Inverse Decay. Image by the author.

2.3 Potential Adapter

The Inverse Adapter uses the following form to change the initial value:

This formula requires that alpha is in the range (0, 1) to have the desired properties. This is how the adapter looks:

Potential Decay. Image by the author.

2.4 Comparing Adapter

As we saw, all the adapters change the initial parameter at a different rate (which depends on alpha), so it’s helpful to see how they behave in comparison; this is the result for a fixed alpha value of 0.15.

Adapters comparison. Image by the author.

You can see that the potential adapter is the one that decreases more rapidly, followed very close by the exponential; the inverse adapter may require a longer number of iterations to converge.

This is the code used for this comparison in case you want to play with the parameters to see its effect; first, make sure to install the package:

pip install sklearn-genetic-opt

3. Python Example

In this section, we want to use an algorithm for automatic hyperparameter tuning; such algorithms usually come with options to control de optimization process; for example, I’m going to use a genetic algorithm to control the mutation and crossover probabilities with an exponential adapter; these are related to the exploration vs. exploration strategy of the algorithm.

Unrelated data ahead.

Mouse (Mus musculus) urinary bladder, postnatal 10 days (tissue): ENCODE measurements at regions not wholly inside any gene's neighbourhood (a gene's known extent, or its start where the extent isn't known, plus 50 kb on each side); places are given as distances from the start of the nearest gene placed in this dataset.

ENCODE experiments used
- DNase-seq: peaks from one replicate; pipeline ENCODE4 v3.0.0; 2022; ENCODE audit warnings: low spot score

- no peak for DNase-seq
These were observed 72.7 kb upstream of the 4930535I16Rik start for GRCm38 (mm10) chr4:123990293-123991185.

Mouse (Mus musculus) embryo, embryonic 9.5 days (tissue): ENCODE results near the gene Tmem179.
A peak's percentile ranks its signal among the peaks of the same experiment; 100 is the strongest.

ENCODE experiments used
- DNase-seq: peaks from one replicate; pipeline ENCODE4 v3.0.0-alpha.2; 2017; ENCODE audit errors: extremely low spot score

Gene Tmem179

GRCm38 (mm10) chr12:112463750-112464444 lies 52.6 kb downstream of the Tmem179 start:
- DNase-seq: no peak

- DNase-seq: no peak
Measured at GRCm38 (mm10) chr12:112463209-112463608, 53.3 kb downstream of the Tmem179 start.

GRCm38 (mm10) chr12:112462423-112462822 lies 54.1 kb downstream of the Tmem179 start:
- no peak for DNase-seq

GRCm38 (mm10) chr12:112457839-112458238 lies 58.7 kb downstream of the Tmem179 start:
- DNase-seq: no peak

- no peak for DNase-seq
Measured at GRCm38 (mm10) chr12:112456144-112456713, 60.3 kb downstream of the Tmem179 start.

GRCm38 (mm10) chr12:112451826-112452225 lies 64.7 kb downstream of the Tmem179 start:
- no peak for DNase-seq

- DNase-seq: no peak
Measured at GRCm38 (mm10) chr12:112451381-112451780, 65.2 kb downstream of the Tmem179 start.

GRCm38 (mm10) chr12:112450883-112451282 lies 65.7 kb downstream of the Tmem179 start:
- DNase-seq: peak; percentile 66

You can check this other article I wrote to understand more about genetic algorithms for hyperparameter tuning.

First, let us import the package we require. I will use the digits dataset and fine-tune a Random Forest model.

Note: I’m the author of the package used in the example; if you want to know further, contribute or make some suggestions, you can check the documentation and the GitHub repository at the end of this article.

The para_grid parameter delimits the model’s hyperparameters search space and defines the data types; we’ll use the cross-validation accuracy to evaluate the model’s hyperparameters.

We define the optimization algorithm and create the adaptive crossover and mutation probabilities. We’ll start with a high mutation probability and a low crossover probability; as the generations increase, the crossover and mutation probability will increase and decrease, respectively.

We’ll also print and plot some statistics to understand the results.

In this particular example, I got an accuracy score of 0.941 (on test data) and found these parameters:

{‘min_weight_fraction_leaf’: 0.01079845233781555, ‘bootstrap’: True, ‘max_depth’: 10, ‘max_leaf_nodes’: 27, ‘n_estimators’: 108}

You can check the search space, which shows which hyperparameters were explored by the algorithm.

Sampled space with Adapters. Image by the author.

For reference, this is how the sampled space looks without adaptive learning; the algorithm explored fewer regions with a fixed low mutation probability (0.2) and a high crossover probability (0.8).

Sampled space without Adapters. Image by the author.


Adapting or scheduling parameters can be very useful when training a machine learning algorithm; it might allow you to converge the algorithm faster or to explore complex regions of space with a dynamic strategy, even if the literature mainly uses them for deep learning, as we’ve shown, you can also use this for traditional machine learning, and adapt its ideas to extend it to any other set of problems that may suit a changing parameter strategy.

If you want to know more about sklearn-genetic-opt, you can check the documentation here: